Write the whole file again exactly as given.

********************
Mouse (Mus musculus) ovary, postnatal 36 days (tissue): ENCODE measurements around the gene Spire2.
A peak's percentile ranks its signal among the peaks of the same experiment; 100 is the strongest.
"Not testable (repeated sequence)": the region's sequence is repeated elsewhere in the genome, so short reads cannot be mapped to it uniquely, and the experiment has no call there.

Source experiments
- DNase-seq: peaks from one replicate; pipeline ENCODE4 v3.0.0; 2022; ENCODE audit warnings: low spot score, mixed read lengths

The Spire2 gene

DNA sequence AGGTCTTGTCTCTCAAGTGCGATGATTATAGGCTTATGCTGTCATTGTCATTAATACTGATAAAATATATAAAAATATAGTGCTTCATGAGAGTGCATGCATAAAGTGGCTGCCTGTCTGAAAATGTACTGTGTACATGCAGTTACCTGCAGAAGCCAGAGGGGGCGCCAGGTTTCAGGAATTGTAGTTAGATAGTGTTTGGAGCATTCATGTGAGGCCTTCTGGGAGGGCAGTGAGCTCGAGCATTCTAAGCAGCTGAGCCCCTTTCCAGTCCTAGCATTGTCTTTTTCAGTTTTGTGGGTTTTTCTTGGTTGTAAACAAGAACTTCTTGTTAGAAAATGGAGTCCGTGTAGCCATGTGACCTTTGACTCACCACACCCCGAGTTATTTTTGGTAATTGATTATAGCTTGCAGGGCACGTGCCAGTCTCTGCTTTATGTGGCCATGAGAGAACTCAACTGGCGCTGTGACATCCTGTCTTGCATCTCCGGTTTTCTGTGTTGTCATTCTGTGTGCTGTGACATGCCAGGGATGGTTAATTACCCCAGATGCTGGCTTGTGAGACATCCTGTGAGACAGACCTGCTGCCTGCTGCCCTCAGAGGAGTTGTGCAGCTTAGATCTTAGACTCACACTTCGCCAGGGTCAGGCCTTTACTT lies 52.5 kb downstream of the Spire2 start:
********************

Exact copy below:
Mouse (Mus musculus) ovary, postnatal 36 days (tissue): ENCODE measurements around the gene Spire2.
A peak's percentile ranks its signal among the peaks of the same experiment; 100 is the strongest.
"Not testable (repeated sequence)": the region's sequence is repeated elsewhere in the genome, so short reads cannot be mapped to it uniquely, and the experiment has no call there.

Source experiments
- DNase-seq: peaks from one replicate; pipeline ENCODE4 v3.0.0; 2022; ENCODE audit warnings: low spot score, mixed read lengths

The Spire2 gene

DNA sequence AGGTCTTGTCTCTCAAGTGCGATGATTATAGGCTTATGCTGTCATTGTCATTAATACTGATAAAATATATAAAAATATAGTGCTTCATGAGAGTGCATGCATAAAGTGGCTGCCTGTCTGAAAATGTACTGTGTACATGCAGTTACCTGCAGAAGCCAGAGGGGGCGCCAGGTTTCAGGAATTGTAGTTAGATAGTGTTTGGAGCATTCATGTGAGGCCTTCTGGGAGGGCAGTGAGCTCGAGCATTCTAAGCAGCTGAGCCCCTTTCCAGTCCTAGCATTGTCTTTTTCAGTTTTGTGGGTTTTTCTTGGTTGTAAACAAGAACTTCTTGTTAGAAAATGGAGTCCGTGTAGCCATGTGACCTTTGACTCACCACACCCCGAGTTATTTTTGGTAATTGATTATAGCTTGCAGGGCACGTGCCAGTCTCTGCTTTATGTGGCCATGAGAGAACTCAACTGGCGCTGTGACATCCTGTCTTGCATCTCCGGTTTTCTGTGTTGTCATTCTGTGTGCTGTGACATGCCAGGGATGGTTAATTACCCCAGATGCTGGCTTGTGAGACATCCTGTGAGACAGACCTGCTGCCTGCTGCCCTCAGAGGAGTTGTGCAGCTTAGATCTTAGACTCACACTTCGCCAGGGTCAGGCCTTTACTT lies 52.5 kb downstream of the Spire2 start: